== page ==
With both foods, species-appropriate feeding with herbs and grasses makes the difference. Therefore organic grass-fed ghee and butter are packed with nutrients, such as:

  • Vitamin A
  • Vitamin K2
  • Beta-carotene
  • Omega-3 fatty acids
  • Butyrates

The esters of butyric acid, butyrates, are short-chain fatty acids that serve as food for your gut bacteria, helping to restore balance within your gastrointestinal tract.

Additionally, grass-fed milk contains about six times more conjugated linoleic acid than milk from grain-fed cows.

While this unique fatty acid helps reduce body fat, it can also preserve muscle mass, supporting the fasting goals (Dhiman et al. 199917McCrorie et al. 201118).

8. Coconut Oil

Due to its high lauric acid content, coconut oil is not only one of the most suitable fats for frying but also helps you lose weight (Liau et al. 201119).

Besides, it is lesser-known that coconut oil also has strong anti-inflammatory properties (Intahphuak et al. 201020).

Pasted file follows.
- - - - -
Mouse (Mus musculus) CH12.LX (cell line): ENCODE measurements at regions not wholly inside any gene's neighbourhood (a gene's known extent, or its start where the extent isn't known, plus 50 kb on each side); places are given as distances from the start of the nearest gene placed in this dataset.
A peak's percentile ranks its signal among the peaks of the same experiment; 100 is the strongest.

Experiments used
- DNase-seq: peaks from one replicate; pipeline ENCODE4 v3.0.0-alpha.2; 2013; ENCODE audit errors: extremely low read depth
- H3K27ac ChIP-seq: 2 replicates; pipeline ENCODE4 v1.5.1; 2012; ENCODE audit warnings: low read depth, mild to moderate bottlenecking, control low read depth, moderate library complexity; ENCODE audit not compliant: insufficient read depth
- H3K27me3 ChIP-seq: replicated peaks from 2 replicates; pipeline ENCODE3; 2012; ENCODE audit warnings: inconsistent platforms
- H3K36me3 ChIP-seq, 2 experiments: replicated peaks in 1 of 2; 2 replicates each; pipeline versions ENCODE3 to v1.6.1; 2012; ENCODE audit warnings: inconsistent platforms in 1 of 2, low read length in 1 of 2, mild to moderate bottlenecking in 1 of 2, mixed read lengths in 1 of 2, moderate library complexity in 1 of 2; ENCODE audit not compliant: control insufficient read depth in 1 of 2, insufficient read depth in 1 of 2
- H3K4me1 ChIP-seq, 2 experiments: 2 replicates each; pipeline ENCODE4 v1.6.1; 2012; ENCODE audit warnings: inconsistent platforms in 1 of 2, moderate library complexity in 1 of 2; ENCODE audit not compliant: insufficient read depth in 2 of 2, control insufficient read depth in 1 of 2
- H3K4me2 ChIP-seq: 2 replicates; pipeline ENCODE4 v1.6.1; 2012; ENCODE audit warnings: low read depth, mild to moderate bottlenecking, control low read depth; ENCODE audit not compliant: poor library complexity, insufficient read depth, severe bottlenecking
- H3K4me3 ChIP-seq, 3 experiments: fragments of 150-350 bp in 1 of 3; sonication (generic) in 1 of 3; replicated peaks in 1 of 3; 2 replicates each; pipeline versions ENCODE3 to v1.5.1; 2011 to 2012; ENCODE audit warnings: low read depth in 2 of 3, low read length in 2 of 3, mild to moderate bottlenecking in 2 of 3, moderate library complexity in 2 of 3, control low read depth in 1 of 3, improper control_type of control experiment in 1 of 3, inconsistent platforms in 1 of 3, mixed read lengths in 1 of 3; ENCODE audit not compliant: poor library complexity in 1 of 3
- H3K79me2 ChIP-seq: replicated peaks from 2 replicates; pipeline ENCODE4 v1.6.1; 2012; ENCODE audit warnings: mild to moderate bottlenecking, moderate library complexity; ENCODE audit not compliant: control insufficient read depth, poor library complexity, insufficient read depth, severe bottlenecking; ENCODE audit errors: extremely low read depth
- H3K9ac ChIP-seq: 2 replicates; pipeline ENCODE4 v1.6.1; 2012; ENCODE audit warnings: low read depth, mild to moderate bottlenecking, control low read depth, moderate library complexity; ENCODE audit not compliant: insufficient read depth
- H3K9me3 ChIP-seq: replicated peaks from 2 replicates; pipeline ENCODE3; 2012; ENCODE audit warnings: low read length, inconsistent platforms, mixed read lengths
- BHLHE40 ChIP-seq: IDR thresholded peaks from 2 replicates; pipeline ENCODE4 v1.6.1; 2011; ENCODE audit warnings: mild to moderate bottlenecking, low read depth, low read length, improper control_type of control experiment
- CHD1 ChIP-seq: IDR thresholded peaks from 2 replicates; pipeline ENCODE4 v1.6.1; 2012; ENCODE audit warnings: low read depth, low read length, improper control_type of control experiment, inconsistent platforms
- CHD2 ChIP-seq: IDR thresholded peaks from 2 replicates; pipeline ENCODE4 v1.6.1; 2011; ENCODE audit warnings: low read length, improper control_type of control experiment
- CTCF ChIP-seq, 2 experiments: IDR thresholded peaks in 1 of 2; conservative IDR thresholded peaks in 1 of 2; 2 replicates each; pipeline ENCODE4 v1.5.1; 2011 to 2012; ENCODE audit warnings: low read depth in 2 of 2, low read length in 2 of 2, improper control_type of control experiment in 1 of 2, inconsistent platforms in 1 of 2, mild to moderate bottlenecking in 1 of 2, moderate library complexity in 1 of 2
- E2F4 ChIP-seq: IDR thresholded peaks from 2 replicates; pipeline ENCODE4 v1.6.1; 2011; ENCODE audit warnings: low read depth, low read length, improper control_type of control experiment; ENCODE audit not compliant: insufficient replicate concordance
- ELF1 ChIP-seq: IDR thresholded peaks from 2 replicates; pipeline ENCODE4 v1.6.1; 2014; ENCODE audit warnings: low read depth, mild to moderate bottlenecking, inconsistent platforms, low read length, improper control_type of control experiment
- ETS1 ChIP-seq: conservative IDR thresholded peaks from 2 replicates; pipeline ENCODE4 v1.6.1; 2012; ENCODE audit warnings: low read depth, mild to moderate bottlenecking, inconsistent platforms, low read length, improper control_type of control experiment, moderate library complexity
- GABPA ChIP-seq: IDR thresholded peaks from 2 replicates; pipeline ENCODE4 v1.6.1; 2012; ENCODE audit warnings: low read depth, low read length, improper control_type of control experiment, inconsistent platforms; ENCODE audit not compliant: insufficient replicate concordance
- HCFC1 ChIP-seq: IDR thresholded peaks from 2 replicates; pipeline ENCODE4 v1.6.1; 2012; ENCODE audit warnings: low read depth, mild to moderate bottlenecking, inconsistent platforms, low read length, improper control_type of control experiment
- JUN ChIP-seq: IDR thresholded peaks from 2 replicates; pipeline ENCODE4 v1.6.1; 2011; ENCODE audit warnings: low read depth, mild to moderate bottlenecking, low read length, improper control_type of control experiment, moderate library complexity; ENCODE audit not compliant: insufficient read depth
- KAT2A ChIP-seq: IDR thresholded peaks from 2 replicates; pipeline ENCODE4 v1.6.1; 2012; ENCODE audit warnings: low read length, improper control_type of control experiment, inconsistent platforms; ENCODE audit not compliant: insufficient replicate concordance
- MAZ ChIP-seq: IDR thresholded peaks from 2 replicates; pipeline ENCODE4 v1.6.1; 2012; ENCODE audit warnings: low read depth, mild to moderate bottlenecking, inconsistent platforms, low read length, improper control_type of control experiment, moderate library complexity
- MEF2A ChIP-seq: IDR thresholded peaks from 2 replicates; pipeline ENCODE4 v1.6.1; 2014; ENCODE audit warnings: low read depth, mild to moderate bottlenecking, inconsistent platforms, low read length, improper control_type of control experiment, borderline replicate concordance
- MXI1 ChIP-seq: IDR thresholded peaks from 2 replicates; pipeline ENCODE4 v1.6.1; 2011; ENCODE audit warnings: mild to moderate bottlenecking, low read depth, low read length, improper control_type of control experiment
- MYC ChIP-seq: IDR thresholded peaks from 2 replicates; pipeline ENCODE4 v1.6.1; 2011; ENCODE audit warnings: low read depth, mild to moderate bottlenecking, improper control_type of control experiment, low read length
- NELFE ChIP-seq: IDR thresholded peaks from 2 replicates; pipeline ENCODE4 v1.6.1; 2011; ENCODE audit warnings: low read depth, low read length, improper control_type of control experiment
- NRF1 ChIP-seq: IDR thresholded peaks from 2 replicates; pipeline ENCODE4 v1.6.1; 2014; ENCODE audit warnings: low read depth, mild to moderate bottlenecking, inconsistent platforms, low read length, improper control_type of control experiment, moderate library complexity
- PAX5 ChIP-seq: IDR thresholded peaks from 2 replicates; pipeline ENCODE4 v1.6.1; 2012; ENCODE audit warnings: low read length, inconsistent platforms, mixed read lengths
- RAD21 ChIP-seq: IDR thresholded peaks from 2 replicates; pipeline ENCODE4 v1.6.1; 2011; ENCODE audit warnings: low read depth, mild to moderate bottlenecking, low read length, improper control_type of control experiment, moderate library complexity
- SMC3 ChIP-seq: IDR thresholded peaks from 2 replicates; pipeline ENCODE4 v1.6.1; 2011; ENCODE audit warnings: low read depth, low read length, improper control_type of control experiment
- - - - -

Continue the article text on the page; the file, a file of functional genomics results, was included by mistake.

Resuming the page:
Accordingly, coconut oil can help build up healthy bacteria and other intestinal microbes after breaking the fast.

Moreover, lauric acid in cold pressed virgin coconut oil fights harmful bacteria and viruses such as flu, HIV, measles, or herpes.

Since coconut oil is not the same as coconut fat, you should only put virgin, cold-pressed coconut oil from organic farming into your shopping cart.

If you’re fasting to lose weight, coconut oil is the ideal fat for frying a meal when breaking a fast.

9. Sauerkraut

Fermented foods are rightly known to support gut bacteria.

After days of fasting, fermented foods help you recolonize the digestive tract with healthy bacteria and reduced enzymes during the fasting cleanse.

While organic sauerkraut is a prime example of fermented food, it’s also the world’s most vitamin C-rich food.